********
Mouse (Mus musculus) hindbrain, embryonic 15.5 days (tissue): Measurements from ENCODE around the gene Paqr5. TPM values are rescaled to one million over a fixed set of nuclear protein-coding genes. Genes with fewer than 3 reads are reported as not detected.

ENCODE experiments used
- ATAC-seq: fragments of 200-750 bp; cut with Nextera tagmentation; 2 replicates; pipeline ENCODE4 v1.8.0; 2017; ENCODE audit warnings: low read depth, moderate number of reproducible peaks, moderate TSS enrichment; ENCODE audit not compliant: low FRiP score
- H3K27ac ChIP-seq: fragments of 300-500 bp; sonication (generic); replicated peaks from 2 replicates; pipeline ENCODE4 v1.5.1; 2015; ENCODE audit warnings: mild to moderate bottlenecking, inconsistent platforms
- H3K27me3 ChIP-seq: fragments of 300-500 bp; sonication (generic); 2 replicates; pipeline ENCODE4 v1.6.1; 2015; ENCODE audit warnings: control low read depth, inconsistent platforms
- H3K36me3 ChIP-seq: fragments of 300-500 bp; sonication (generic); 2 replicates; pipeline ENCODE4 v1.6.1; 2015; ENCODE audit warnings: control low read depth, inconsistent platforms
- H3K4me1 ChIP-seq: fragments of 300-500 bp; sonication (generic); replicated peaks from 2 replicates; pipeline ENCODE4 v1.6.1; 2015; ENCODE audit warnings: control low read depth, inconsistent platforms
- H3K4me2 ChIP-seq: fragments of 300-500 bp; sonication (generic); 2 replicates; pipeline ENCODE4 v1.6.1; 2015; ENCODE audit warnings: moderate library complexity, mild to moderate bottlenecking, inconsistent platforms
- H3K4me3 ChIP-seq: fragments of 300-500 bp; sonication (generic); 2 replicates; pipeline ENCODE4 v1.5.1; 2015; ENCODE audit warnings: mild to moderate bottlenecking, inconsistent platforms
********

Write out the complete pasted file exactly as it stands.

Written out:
Mouse (Mus musculus) hindbrain, embryonic 15.5 days (tissue): Measurements from ENCODE around the gene Paqr5. TPM values are rescaled to one million over a fixed set of nuclear protein-coding genes. Genes with fewer than 3 reads are reported as not detected.

ENCODE experiments used
- ATAC-seq: fragments of 200-750 bp; cut with Nextera tagmentation; 2 replicates; pipeline ENCODE4 v1.8.0; 2017; ENCODE audit warnings: low read depth, moderate number of reproducible peaks, moderate TSS enrichment; ENCODE audit not compliant: low FRiP score
- H3K27ac ChIP-seq: fragments of 300-500 bp; sonication (generic); replicated peaks from 2 replicates; pipeline ENCODE4 v1.5.1; 2015; ENCODE audit warnings: mild to moderate bottlenecking, inconsistent platforms
- H3K27me3 ChIP-seq: fragments of 300-500 bp; sonication (generic); 2 replicates; pipeline ENCODE4 v1.6.1; 2015; ENCODE audit warnings: control low read depth, inconsistent platforms
- H3K36me3 ChIP-seq: fragments of 300-500 bp; sonication (generic); 2 replicates; pipeline ENCODE4 v1.6.1; 2015; ENCODE audit warnings: control low read depth, inconsistent platforms
- H3K4me1 ChIP-seq: fragments of 300-500 bp; sonication (generic); replicated peaks from 2 replicates; pipeline ENCODE4 v1.6.1; 2015; ENCODE audit warnings: control low read depth, inconsistent platforms
- H3K4me2 ChIP-seq: fragments of 300-500 bp; sonication (generic); 2 replicates; pipeline ENCODE4 v1.6.1; 2015; ENCODE audit warnings: moderate library complexity, mild to moderate bottlenecking, inconsistent platforms
- H3K4me3 ChIP-seq: fragments of 300-500 bp; sonication (generic); 2 replicates; pipeline ENCODE4 v1.5.1; 2015; ENCODE audit warnings: mild to moderate bottlenecking, inconsistent platforms